Sticks, Carrots and Nukes

[Guardian-UK] Patrick Clawson - Israel is the country most at risk from a nuclear Iran. Israelis see a nuclear Iran as an existential threat, due to the possibility of nuclear terrorism, the potential for miscalculation in a crisis, or the prospect that an irresponsible or fanatical Iranian leader might be tempted to use Iran's nuclear arsenal to expunge Israel from the region. The challenge facing the international community is to persuade Iran to step back from the nuclear brink. Diplomacy is more likely to be effective if it is reinforced by sticks and carrots. Besides its key role in the European-led diplomacy, Britain could do much on its own to reinforce the actions of its European partners to press Iran until it agrees to compromise. The City of London's importance as a hub for international finance means that warnings from the British government regarding the risks of doing business with Iranian institutions could appreciably increase the pressure on Tehran. If Iran were in effect locked out of the world's two largest financial centers, New York and London, even hardline Iranian leaders might reflect on the high cost of their refusal to compromise. British authorities need not take formal action; they have long been skilled in the art of passing quiet messages to business leaders. Scapegoating Israel sidesteps the issue. Instead, those worried about what Israel might do should take steps to address the security concerns that led Israel to conduct its recent military exercises designed to show that it could strike Iran if need be. Not only Israel but Britain and the whole world will be safer if together we can reduce the threat of the proliferation of nuclear weapons by reinforcing respect for the UN and international inspections. The writer is the deputy director for research at the Washington Institute for Near East Policy.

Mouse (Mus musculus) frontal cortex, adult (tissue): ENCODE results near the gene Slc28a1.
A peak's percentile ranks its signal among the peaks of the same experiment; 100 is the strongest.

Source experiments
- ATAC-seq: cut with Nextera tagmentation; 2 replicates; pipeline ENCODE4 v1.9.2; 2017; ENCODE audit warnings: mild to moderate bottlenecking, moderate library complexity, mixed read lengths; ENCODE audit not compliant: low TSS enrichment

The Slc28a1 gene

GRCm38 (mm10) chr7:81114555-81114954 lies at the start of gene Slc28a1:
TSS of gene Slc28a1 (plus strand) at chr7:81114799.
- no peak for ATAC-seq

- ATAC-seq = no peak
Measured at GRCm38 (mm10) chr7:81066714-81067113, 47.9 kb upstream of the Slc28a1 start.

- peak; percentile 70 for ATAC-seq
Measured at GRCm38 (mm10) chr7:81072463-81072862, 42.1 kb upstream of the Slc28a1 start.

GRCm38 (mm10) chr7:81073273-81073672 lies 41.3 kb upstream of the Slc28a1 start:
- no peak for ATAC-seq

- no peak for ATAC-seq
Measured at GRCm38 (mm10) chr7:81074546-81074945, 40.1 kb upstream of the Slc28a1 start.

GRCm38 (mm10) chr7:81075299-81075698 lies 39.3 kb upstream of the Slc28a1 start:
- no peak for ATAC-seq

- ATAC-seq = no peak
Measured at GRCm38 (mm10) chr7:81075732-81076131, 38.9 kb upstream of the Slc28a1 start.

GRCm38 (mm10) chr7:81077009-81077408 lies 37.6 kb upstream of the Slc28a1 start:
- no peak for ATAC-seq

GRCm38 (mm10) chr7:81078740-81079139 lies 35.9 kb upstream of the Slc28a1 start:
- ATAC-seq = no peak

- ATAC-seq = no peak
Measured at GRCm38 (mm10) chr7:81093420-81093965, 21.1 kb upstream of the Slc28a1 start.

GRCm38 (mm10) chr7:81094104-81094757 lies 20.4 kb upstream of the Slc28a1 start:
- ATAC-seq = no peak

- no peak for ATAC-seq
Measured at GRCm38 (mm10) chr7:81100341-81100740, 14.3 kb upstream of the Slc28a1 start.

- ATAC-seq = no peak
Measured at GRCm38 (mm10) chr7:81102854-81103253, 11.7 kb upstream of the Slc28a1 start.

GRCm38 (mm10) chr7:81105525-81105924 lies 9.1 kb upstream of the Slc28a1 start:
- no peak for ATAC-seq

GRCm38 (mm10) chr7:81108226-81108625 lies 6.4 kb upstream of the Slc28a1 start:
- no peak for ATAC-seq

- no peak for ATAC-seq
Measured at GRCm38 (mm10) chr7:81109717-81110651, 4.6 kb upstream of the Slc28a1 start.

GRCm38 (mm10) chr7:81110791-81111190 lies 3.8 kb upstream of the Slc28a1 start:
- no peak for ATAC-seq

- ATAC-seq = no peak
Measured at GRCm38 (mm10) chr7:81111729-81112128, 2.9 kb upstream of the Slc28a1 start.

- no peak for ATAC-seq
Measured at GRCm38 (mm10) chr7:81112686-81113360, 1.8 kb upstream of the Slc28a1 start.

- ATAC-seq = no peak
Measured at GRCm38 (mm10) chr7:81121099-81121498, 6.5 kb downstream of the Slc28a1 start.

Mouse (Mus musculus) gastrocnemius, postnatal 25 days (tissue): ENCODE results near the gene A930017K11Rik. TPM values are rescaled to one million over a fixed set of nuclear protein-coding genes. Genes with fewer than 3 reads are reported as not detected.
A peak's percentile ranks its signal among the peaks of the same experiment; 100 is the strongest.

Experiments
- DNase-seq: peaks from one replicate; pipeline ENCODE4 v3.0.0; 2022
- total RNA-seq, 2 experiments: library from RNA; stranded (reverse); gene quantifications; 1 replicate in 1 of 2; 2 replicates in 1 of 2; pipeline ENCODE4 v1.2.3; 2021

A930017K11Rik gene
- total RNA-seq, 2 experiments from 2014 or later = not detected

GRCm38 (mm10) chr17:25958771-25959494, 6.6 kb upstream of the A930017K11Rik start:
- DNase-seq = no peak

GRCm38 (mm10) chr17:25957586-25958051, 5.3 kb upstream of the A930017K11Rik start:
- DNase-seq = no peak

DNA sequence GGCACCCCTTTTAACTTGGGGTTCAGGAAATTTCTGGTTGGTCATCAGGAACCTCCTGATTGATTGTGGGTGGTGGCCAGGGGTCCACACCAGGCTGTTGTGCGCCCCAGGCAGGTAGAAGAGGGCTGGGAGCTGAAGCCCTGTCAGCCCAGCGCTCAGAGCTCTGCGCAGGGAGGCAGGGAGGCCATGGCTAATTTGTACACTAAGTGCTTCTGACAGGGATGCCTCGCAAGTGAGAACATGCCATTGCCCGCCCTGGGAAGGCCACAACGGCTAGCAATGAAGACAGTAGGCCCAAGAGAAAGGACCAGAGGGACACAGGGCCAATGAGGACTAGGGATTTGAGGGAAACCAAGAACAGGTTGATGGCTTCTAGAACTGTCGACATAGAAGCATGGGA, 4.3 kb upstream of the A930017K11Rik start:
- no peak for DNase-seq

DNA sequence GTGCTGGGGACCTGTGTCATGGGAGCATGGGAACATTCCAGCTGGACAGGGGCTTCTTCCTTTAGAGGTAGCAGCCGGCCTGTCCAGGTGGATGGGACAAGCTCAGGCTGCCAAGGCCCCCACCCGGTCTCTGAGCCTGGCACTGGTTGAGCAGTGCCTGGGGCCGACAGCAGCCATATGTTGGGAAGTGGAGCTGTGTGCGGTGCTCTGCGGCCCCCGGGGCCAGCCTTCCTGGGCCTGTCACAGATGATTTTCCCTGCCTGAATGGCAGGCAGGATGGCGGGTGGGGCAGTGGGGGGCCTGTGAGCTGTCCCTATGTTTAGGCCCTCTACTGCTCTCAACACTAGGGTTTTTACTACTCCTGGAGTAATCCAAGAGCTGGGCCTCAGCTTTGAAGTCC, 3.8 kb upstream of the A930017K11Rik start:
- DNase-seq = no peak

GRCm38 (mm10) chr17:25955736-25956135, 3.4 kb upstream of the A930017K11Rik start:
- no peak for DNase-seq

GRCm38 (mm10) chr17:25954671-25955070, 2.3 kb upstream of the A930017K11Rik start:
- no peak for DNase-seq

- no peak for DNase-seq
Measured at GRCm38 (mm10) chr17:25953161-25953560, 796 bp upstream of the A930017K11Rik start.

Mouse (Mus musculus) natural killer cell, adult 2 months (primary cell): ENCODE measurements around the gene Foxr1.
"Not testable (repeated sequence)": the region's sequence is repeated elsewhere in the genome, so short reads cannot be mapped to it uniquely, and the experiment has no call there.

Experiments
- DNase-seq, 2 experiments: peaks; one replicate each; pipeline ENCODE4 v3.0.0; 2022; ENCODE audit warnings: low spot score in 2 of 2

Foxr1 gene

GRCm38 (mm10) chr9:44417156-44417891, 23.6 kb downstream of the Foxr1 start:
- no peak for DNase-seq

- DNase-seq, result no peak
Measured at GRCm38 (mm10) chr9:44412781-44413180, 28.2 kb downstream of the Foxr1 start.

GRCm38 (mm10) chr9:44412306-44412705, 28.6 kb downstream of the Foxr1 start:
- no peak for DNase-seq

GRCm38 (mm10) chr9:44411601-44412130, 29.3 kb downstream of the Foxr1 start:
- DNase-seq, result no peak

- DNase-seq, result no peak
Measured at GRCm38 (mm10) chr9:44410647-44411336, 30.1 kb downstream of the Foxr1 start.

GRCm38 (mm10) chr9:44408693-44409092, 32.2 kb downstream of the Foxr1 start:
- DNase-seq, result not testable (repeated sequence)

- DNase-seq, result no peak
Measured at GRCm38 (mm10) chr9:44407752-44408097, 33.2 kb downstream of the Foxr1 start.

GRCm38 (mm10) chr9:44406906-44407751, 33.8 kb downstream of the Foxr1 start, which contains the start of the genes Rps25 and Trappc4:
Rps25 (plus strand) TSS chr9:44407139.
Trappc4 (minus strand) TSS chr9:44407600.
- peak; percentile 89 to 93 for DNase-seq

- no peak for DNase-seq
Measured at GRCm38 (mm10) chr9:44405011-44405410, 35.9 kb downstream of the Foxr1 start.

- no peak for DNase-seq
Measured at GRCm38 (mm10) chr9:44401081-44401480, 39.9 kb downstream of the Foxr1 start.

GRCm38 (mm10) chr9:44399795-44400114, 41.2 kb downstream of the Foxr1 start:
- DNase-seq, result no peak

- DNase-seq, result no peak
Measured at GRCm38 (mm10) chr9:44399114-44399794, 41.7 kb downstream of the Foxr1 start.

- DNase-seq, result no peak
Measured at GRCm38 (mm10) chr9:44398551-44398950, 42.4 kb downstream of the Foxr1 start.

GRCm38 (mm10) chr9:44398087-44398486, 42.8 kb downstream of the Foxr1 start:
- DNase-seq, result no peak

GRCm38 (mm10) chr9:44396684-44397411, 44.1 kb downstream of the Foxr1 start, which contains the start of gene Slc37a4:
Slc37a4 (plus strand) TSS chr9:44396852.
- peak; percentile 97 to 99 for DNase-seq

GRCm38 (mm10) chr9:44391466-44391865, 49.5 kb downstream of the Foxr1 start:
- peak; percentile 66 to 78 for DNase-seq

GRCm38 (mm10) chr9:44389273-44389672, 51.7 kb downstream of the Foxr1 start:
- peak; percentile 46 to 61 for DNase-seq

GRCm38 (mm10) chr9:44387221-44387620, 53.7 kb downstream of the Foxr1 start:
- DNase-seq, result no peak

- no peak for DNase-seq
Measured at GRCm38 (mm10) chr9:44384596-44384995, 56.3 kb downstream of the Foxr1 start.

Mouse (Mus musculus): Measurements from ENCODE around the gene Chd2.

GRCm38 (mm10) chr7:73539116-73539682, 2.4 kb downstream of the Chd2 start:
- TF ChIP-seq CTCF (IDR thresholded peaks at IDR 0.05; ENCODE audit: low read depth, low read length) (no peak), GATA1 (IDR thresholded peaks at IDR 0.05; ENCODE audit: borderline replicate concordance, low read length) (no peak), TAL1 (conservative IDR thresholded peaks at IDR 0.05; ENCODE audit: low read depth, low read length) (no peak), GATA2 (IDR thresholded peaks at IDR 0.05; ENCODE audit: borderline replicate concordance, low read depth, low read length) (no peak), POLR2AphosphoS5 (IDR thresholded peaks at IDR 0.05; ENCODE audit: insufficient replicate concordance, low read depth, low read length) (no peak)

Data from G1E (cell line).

2008-08-14 01:00:00

Full Article


Visit the Daily Alert Archive